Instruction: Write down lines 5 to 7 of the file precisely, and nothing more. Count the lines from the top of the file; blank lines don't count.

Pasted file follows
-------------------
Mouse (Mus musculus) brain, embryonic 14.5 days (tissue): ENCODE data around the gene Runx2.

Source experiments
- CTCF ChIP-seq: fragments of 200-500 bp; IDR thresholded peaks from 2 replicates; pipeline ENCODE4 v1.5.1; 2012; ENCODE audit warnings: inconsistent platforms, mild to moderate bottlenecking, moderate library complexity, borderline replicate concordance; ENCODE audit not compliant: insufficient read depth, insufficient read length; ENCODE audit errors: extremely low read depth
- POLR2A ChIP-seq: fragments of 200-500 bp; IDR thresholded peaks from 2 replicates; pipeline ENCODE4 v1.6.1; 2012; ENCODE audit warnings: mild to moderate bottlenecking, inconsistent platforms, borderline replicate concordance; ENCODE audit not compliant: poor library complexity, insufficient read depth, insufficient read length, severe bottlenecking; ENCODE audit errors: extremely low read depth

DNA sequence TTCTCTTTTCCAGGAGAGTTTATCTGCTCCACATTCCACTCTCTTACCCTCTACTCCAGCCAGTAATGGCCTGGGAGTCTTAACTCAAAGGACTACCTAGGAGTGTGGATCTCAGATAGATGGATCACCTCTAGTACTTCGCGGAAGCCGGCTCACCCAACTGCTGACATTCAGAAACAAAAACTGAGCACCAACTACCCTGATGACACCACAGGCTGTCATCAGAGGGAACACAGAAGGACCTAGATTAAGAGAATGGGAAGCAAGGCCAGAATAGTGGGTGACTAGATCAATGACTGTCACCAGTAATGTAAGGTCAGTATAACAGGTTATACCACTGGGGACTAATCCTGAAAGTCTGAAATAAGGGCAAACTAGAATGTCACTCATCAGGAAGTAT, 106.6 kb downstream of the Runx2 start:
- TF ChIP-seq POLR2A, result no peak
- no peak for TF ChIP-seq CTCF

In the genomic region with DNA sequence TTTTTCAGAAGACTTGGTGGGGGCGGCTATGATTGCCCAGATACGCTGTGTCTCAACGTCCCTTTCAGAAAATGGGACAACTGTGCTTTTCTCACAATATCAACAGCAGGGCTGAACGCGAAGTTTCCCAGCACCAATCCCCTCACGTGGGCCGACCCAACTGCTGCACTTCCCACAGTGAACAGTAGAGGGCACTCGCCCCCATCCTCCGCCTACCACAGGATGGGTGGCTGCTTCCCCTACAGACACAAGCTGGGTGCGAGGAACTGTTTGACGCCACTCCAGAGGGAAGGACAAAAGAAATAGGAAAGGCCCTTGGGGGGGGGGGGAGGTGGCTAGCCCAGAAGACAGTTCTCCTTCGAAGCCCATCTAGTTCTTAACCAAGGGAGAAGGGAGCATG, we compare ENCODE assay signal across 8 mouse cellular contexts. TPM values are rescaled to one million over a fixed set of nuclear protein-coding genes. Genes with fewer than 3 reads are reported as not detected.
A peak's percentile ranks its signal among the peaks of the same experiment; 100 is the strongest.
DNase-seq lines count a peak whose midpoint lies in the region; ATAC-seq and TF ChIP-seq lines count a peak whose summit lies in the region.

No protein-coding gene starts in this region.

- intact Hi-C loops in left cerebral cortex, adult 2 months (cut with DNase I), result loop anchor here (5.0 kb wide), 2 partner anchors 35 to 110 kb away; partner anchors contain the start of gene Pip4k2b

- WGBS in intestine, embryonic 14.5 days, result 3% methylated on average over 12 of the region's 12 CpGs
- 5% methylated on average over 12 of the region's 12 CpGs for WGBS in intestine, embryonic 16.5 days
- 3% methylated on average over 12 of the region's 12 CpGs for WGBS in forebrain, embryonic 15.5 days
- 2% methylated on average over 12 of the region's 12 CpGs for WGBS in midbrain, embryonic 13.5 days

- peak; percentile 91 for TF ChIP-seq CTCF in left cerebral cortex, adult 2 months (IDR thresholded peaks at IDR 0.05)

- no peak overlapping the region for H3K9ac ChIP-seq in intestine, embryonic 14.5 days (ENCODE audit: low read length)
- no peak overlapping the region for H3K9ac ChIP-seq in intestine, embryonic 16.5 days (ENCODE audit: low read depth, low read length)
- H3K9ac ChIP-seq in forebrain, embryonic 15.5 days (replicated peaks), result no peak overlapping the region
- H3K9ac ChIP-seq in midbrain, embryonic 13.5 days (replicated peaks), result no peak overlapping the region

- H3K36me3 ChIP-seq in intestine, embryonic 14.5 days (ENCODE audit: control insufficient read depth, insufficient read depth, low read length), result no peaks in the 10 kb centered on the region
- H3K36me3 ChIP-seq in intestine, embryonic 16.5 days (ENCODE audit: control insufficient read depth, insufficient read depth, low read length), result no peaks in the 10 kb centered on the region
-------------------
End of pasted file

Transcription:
DNA sequence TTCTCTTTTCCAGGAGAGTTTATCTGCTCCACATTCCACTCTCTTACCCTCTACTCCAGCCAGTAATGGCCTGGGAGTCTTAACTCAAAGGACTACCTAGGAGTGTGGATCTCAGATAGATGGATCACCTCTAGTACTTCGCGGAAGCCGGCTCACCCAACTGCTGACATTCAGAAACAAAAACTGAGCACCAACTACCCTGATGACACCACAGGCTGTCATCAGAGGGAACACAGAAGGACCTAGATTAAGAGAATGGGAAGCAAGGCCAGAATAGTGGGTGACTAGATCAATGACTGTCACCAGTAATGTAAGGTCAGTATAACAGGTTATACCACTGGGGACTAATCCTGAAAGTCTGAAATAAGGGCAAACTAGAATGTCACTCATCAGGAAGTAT, 106.6 kb downstream of the Runx2 start:
- TF ChIP-seq POLR2A, result no peak
- no peak for TF ChIP-seq CTCF